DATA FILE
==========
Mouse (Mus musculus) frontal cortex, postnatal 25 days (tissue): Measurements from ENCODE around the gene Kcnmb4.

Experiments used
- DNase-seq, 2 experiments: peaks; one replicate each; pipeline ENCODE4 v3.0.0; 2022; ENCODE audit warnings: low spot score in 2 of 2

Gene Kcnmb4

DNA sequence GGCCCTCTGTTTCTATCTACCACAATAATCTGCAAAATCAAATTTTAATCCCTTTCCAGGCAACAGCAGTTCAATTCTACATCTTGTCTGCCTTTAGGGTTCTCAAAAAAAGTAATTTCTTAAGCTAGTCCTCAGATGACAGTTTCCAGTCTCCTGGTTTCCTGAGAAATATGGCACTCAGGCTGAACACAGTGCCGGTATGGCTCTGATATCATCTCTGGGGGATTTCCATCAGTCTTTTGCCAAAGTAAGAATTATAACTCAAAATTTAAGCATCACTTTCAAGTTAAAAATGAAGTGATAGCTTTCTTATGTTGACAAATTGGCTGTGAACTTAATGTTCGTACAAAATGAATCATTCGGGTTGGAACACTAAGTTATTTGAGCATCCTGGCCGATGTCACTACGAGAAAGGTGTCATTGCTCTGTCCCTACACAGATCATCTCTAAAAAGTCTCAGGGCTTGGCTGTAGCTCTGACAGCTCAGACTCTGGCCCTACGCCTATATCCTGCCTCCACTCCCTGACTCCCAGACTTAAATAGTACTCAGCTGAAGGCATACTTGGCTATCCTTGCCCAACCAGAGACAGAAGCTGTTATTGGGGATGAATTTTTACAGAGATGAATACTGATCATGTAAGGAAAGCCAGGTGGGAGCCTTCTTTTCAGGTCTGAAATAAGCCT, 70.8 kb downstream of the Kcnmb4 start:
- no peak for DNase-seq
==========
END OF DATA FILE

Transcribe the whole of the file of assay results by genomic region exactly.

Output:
Mouse (Mus musculus) frontal cortex, postnatal 25 days (tissue): Measurements from ENCODE around the gene Kcnmb4.

Experiments used
- DNase-seq, 2 experiments: peaks; one replicate each; pipeline ENCODE4 v3.0.0; 2022; ENCODE audit warnings: low spot score in 2 of 2

Gene Kcnmb4

DNA sequence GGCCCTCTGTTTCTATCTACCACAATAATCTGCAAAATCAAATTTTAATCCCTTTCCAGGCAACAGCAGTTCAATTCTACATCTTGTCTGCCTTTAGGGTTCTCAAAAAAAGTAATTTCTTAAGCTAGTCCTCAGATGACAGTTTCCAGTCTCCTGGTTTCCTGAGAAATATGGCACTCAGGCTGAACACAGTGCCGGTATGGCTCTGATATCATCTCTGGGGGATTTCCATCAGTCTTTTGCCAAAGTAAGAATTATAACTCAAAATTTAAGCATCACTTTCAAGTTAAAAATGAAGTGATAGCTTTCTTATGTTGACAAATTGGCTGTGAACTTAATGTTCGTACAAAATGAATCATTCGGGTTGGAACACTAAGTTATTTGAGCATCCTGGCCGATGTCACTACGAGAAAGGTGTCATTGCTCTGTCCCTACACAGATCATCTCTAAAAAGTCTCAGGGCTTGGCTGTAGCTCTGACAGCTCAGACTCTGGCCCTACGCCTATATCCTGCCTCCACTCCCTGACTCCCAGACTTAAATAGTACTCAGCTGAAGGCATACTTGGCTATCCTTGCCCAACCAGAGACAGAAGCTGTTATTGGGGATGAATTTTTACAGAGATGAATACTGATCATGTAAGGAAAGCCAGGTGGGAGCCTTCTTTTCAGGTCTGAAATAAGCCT, 70.8 kb downstream of the Kcnmb4 start:
- no peak for DNase-seq